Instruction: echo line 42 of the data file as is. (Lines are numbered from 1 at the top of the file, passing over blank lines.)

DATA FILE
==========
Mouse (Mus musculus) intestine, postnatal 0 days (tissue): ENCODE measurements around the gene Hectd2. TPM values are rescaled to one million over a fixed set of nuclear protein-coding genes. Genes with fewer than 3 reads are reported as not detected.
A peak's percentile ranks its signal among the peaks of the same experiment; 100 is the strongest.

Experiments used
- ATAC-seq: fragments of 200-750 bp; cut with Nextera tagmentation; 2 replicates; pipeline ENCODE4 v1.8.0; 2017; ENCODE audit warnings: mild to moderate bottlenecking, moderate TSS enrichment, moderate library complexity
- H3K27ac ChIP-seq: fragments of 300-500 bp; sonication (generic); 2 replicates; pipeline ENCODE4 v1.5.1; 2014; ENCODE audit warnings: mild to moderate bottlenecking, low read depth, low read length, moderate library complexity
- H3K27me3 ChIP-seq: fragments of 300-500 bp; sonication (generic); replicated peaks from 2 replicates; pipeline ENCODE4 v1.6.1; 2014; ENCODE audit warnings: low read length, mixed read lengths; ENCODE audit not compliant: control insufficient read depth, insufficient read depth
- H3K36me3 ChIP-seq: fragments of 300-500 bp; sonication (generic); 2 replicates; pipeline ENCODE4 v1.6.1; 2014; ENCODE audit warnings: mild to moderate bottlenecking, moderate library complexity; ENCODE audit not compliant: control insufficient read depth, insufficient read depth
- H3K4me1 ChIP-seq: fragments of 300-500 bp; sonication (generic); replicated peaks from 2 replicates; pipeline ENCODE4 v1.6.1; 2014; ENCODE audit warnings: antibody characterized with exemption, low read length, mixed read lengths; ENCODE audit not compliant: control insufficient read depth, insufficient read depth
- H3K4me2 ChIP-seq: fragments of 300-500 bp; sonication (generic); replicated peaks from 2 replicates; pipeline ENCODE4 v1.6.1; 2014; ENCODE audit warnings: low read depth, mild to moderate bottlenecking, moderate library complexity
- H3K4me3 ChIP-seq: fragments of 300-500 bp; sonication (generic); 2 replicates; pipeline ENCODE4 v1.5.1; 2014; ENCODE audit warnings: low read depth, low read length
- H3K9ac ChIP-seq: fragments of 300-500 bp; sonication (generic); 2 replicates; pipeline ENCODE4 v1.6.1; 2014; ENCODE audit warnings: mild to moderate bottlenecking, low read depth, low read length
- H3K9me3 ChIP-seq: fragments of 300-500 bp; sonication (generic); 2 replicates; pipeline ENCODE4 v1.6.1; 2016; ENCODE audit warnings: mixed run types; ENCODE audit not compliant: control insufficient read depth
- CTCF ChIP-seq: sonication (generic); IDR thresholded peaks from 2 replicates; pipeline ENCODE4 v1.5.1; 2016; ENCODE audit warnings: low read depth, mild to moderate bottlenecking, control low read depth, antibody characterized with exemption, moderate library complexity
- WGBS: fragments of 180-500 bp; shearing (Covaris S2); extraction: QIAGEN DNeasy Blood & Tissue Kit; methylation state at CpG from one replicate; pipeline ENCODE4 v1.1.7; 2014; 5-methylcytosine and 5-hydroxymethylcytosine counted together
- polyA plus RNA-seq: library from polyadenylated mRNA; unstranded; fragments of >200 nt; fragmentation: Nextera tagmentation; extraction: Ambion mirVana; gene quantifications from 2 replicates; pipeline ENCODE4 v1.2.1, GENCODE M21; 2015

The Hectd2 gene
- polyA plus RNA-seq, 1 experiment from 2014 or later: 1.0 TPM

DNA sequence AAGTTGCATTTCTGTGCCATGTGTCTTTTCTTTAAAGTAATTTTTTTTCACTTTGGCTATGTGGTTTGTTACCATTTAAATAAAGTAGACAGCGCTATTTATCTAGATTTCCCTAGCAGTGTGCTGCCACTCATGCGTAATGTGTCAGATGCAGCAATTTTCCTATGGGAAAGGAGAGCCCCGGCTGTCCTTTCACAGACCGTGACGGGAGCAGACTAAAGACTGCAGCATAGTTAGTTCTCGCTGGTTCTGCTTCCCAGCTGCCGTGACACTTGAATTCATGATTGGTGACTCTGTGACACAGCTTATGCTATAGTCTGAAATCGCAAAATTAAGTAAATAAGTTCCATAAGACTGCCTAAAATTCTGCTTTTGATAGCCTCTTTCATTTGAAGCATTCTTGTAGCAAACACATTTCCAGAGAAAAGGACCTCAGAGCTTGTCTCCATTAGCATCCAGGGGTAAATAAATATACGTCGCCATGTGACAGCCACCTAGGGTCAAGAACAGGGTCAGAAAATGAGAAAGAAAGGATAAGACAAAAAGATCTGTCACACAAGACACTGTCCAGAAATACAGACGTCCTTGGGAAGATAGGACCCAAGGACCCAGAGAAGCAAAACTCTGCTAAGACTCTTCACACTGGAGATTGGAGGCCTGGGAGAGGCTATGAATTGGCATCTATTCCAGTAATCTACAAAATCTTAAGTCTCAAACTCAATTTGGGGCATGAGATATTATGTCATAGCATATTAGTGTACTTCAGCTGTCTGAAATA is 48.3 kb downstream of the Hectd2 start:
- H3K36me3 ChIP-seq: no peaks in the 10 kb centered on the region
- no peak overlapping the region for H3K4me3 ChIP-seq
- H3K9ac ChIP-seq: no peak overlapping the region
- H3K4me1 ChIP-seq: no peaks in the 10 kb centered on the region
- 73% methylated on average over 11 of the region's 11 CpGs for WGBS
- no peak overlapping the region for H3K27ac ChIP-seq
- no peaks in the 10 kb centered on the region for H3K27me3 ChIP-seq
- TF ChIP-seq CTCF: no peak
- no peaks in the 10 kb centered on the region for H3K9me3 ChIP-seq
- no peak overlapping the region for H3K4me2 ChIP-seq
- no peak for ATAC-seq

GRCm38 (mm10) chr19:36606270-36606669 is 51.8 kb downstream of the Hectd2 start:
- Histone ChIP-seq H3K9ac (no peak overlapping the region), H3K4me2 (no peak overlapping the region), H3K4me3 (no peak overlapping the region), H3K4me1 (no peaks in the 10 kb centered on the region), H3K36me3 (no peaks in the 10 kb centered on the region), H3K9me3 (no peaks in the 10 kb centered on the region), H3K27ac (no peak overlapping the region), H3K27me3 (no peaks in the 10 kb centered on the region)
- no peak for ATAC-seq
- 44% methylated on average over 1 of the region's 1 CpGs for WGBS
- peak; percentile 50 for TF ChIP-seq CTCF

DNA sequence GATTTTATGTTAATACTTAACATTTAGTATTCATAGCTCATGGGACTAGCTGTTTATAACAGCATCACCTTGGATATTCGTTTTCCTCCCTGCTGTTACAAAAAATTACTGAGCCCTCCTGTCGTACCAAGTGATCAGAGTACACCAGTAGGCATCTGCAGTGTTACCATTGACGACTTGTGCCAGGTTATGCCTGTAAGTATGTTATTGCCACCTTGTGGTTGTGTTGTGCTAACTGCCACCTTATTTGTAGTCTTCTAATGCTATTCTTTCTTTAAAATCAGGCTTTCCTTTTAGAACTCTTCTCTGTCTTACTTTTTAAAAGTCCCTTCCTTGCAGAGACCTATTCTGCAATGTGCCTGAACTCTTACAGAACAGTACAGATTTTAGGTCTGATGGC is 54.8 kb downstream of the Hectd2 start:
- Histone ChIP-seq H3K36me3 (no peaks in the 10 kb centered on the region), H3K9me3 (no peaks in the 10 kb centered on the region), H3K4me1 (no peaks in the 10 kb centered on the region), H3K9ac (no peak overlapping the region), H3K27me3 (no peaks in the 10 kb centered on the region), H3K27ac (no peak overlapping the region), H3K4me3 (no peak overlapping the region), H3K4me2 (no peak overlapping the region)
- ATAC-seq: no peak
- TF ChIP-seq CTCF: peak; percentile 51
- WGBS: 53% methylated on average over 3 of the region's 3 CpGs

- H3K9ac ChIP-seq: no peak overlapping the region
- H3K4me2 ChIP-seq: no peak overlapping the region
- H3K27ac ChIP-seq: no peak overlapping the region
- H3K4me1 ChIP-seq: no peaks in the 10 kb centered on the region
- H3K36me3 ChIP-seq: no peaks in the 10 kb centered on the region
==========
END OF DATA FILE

- H3K27ac ChIP-seq: no peak overlapping the region